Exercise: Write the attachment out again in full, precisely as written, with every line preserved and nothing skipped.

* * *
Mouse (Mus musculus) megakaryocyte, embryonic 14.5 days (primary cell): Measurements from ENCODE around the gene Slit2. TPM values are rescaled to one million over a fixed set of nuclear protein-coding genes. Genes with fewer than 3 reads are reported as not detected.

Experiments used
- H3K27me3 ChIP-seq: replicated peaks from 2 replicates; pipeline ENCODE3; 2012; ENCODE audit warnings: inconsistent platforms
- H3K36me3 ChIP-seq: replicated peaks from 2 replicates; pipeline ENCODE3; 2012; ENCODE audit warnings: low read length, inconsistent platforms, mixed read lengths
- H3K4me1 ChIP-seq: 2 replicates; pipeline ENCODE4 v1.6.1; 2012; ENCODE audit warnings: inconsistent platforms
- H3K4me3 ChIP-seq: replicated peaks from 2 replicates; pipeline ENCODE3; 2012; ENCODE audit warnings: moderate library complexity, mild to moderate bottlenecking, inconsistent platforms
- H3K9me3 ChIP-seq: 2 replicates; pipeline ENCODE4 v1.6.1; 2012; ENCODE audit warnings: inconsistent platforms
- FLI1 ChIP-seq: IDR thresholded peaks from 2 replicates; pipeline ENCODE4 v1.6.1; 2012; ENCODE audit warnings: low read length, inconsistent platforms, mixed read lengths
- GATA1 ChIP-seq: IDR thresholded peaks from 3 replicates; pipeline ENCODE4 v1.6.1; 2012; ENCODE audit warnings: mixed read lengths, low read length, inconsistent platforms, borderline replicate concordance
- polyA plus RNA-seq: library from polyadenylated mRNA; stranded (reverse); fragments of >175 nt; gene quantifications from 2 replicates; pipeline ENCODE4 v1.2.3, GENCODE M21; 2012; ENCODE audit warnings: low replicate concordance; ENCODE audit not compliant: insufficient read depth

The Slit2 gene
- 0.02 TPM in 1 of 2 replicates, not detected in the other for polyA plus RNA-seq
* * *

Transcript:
Mouse (Mus musculus) megakaryocyte, embryonic 14.5 days (primary cell): Measurements from ENCODE around the gene Slit2. TPM values are rescaled to one million over a fixed set of nuclear protein-coding genes. Genes with fewer than 3 reads are reported as not detected.

Experiments used
- H3K27me3 ChIP-seq: replicated peaks from 2 replicates; pipeline ENCODE3; 2012; ENCODE audit warnings: inconsistent platforms
- H3K36me3 ChIP-seq: replicated peaks from 2 replicates; pipeline ENCODE3; 2012; ENCODE audit warnings: low read length, inconsistent platforms, mixed read lengths
- H3K4me1 ChIP-seq: 2 replicates; pipeline ENCODE4 v1.6.1; 2012; ENCODE audit warnings: inconsistent platforms
- H3K4me3 ChIP-seq: replicated peaks from 2 replicates; pipeline ENCODE3; 2012; ENCODE audit warnings: moderate library complexity, mild to moderate bottlenecking, inconsistent platforms
- H3K9me3 ChIP-seq: 2 replicates; pipeline ENCODE4 v1.6.1; 2012; ENCODE audit warnings: inconsistent platforms
- FLI1 ChIP-seq: IDR thresholded peaks from 2 replicates; pipeline ENCODE4 v1.6.1; 2012; ENCODE audit warnings: low read length, inconsistent platforms, mixed read lengths
- GATA1 ChIP-seq: IDR thresholded peaks from 3 replicates; pipeline ENCODE4 v1.6.1; 2012; ENCODE audit warnings: mixed read lengths, low read length, inconsistent platforms, borderline replicate concordance
- polyA plus RNA-seq: library from polyadenylated mRNA; stranded (reverse); fragments of >175 nt; gene quantifications from 2 replicates; pipeline ENCODE4 v1.2.3, GENCODE M21; 2012; ENCODE audit warnings: low replicate concordance; ENCODE audit not compliant: insufficient read depth

The Slit2 gene
- 0.02 TPM in 1 of 2 replicates, not detected in the other for polyA plus RNA-seq